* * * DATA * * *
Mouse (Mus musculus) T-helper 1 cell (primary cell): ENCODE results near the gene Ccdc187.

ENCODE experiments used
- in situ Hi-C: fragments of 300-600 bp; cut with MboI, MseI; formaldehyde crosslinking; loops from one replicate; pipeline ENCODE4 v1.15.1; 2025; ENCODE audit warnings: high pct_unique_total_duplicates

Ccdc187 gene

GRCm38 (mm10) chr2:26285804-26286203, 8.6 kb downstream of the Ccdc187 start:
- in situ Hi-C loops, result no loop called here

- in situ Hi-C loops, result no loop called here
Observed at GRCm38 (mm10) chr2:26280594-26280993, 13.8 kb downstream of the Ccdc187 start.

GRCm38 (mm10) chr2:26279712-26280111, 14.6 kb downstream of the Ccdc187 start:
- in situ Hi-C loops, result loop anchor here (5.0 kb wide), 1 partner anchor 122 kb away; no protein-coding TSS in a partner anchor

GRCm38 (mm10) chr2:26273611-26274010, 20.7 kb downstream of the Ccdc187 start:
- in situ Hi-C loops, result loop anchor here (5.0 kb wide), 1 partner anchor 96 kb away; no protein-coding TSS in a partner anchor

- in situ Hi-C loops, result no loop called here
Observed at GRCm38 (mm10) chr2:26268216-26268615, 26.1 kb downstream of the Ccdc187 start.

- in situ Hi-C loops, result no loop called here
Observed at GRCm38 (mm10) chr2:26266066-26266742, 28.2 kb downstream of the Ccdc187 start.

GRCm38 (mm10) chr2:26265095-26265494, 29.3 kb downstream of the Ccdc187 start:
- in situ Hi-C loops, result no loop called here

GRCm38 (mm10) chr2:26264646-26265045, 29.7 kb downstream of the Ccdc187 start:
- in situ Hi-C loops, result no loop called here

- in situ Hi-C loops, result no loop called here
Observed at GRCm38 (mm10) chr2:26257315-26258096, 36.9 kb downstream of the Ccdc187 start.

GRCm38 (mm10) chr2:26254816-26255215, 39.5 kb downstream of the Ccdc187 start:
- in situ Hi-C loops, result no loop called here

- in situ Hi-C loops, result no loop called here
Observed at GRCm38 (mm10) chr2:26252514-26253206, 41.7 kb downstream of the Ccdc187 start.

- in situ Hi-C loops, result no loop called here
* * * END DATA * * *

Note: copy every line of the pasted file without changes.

Mouse (Mus musculus) T-helper 1 cell (primary cell): ENCODE results near the gene Ccdc187.

ENCODE experiments used
- in situ Hi-C: fragments of 300-600 bp; cut with MboI, MseI; formaldehyde crosslinking; loops from one replicate; pipeline ENCODE4 v1.15.1; 2025; ENCODE audit warnings: high pct_unique_total_duplicates

Ccdc187 gene

GRCm38 (mm10) chr2:26285804-26286203, 8.6 kb downstream of the Ccdc187 start:
- in situ Hi-C loops, result no loop called here

- in situ Hi-C loops, result no loop called here
Observed at GRCm38 (mm10) chr2:26280594-26280993, 13.8 kb downstream of the Ccdc187 start.

GRCm38 (mm10) chr2:26279712-26280111, 14.6 kb downstream of the Ccdc187 start:
- in situ Hi-C loops, result loop anchor here (5.0 kb wide), 1 partner anchor 122 kb away; no protein-coding TSS in a partner anchor

GRCm38 (mm10) chr2:26273611-26274010, 20.7 kb downstream of the Ccdc187 start:
- in situ Hi-C loops, result loop anchor here (5.0 kb wide), 1 partner anchor 96 kb away; no protein-coding TSS in a partner anchor

- in situ Hi-C loops, result no loop called here
Observed at GRCm38 (mm10) chr2:26268216-26268615, 26.1 kb downstream of the Ccdc187 start.

- in situ Hi-C loops, result no loop called here
Observed at GRCm38 (mm10) chr2:26266066-26266742, 28.2 kb downstream of the Ccdc187 start.

GRCm38 (mm10) chr2:26265095-26265494, 29.3 kb downstream of the Ccdc187 start:
- in situ Hi-C loops, result no loop called here

GRCm38 (mm10) chr2:26264646-26265045, 29.7 kb downstream of the Ccdc187 start:
- in situ Hi-C loops, result no loop called here

- in situ Hi-C loops, result no loop called here
Observed at GRCm38 (mm10) chr2:26257315-26258096, 36.9 kb downstream of the Ccdc187 start.

GRCm38 (mm10) chr2:26254816-26255215, 39.5 kb downstream of the Ccdc187 start:
- in situ Hi-C loops, result no loop called here

- in situ Hi-C loops, result no loop called here
Observed at GRCm38 (mm10) chr2:26252514-26253206, 41.7 kb downstream of the Ccdc187 start.

- in situ Hi-C loops, result no loop called here